Please Do Not Call Me South Africa

I am Azania land of black folks
Grain grown when stones were
still as soft as butter.
I am Azania land of Zenji
Truth made redundant
by the tyrant´s gang
I am Azania I ran wild and free - I tamed iron long before the steel-ore
plunderer came.

I have seen kingdoms rise
I have seen kingdoms fall.
I once stretched my hands up to the coast of Somalia.
Deep deep by the great walls of Zimbabwe.
There my name is entombed.
I am Azania once land of hospitality.
I flung my arms to captain Diaz en Vasco da Gama
for I thought them lost.

We sang and ate, danced and laughed.
I had plenty to give for I knew nothing of their design.
Then one day, one infamous day in 1652,
the treacherous seas belched forth.
Three drunken ships at table bay
Dromedaris, Reiger, Goede Hoep.
As dusk was inching
We met
We clashed.

Their ribs into our Assegais
my sons and daughters
fell too, in a hail
of settlers´ bullets.

Battles of yesteryear
are engraved in my memory.
I praise you sons en daughters
of Thaba Bosio, Isandlawane,
Sandile´s Kap, Keiskamahoek, Bloodriver
I praise you all.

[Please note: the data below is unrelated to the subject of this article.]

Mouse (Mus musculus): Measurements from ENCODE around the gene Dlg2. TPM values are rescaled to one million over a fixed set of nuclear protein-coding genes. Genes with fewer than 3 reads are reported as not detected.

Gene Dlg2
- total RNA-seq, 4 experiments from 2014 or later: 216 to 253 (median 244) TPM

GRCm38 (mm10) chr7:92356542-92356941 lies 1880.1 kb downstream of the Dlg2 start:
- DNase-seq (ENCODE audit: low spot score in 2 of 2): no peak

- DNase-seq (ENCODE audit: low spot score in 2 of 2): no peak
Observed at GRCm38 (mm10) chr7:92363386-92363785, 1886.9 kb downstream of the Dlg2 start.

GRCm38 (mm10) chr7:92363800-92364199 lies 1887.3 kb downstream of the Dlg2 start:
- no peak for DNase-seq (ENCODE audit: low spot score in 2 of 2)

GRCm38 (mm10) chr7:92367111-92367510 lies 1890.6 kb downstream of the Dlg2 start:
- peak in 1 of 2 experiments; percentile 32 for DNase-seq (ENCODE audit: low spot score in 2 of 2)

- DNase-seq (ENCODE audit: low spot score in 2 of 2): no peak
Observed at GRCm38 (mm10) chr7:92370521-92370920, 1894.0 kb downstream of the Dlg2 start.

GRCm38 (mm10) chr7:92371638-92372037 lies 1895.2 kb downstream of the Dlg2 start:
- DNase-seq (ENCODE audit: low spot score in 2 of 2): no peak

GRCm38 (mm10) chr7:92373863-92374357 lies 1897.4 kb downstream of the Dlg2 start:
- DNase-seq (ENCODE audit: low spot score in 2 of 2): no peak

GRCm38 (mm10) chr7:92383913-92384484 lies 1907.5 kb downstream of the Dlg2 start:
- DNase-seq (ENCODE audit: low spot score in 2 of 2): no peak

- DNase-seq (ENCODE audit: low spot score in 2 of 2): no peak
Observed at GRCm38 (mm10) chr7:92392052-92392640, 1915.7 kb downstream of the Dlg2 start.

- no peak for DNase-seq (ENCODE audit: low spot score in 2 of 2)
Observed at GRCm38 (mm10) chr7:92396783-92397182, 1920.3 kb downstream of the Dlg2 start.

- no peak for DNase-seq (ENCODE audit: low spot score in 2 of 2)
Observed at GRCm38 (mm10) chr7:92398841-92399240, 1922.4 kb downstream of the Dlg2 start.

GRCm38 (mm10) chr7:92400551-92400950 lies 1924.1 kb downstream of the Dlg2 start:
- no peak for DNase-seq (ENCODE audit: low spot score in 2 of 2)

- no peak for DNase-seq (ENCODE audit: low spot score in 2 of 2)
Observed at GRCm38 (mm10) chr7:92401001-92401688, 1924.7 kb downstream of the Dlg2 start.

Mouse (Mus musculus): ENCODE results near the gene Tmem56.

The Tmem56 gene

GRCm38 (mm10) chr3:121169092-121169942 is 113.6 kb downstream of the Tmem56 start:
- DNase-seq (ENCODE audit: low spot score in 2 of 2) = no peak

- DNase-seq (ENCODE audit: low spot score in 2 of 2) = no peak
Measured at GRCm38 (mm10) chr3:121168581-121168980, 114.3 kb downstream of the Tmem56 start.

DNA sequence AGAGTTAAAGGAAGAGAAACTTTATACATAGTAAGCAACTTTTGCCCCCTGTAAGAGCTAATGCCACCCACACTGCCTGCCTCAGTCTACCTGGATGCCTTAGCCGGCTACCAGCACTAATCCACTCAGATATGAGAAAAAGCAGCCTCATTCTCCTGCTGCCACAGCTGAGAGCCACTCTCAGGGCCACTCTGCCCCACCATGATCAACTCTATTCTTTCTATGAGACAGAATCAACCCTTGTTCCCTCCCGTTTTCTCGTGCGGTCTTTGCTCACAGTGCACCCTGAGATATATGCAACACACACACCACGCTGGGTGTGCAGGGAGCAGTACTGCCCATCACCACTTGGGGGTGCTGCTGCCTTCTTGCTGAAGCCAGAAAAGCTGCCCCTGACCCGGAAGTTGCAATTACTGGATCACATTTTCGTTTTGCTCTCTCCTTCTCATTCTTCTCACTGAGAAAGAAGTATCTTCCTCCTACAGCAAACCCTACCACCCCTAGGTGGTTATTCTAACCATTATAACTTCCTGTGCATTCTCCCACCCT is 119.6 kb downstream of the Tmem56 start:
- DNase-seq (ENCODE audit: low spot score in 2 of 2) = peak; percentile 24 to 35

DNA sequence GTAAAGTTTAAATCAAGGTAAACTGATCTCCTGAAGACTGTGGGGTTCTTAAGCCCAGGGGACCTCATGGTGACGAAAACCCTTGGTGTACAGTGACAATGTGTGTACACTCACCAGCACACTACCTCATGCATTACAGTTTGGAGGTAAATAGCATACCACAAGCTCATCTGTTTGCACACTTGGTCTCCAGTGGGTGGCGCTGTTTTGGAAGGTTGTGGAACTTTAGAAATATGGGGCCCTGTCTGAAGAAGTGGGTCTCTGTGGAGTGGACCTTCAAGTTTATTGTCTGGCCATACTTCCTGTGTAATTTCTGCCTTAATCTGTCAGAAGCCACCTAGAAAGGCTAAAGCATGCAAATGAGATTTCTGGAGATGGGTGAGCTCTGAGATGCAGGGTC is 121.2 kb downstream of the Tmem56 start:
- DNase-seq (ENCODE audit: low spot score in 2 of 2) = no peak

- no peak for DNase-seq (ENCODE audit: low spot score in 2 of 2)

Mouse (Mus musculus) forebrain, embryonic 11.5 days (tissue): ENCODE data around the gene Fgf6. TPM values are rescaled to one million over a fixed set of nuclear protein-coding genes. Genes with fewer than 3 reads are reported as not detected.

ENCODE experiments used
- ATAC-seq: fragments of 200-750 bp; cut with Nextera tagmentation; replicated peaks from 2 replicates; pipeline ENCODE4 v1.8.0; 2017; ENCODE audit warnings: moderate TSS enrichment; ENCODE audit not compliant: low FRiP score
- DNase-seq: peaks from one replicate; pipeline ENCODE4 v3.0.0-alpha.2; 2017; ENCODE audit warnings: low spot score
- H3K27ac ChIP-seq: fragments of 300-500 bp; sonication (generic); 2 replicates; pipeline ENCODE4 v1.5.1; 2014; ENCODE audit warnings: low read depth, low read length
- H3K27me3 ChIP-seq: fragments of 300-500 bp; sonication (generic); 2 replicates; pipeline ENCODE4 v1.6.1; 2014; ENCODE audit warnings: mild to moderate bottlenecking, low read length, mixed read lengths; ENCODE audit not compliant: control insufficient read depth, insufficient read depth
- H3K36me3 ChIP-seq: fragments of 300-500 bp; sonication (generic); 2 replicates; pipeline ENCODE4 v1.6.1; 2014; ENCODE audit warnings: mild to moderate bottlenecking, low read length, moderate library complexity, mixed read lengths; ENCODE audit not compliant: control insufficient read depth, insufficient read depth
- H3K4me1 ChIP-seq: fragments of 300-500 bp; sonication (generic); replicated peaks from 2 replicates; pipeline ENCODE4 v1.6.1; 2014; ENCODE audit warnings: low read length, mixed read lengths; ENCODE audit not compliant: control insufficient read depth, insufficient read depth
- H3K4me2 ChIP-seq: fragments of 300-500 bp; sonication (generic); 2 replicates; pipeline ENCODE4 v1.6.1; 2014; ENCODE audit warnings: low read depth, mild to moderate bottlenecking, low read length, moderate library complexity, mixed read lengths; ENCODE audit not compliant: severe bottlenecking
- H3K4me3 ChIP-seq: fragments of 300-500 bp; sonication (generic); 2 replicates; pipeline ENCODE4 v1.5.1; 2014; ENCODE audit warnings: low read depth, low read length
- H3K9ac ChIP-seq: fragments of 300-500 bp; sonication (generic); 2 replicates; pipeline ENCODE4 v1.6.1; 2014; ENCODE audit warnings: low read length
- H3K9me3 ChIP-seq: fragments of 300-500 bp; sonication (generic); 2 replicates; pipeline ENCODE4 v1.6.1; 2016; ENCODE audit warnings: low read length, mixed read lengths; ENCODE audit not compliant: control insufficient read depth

I am Azania - land of Black folk.
I bend but not break.
My name itself - a platform and programme
scattered the white mists over Kliptown.

I am Azania Mangaliso Sobukwe
heard my call - then there was Sharpeville.
I am Azania the name reconciled
with itself in deeds of Bantu ka Biko
The name wrapped up in a forest of black fists
in Soweto.

I am Azania - battered flesh in the Bantustans,
Sturdy voices of Robben Island.
I am Azania - the mind ventilates
back its own breadth, sweat, tears en blood
trapped in gold particles.

I am Azania - mourn made murmuring,
murmuring made cry, cry made shriek,
shriek drilling in the settlers’ ears.

I am Azania - the feared black bull
in the tormentors dreams.
I am that black dot
on the boers white history books.
Black consciousness unbound
only the pure I take for I have no time

I am Azania land of ZENJI -
burning truth churns the tyrants- gang
truth made the dream
and dream made the truth

Please do not call me South Africa

Written by: Ahmed Cheikh

He was born on 26 November 1954 and died 12 September 2009 in his home Town of Dakar, Senegal.

Cheikh was a Pan African activist poet who, best known as a cultural activist, contributed, as part of the Political Economy Study Group, to the first edition of Eurocentrism and the Communist Movement. Even in the cold London streets, his activism reached out as an African citizen of world against injustice. He helped found Black Action for the Liberation of Southern Africa (Balsa) which worked with the Black Consciousness Movement of Azania and the Pan-African Congress to break the stranglehold of Anti-Apartheid Movement’s sole recognition of the ANC, and supported the neglected, less fashionable struggles as in Eritrea.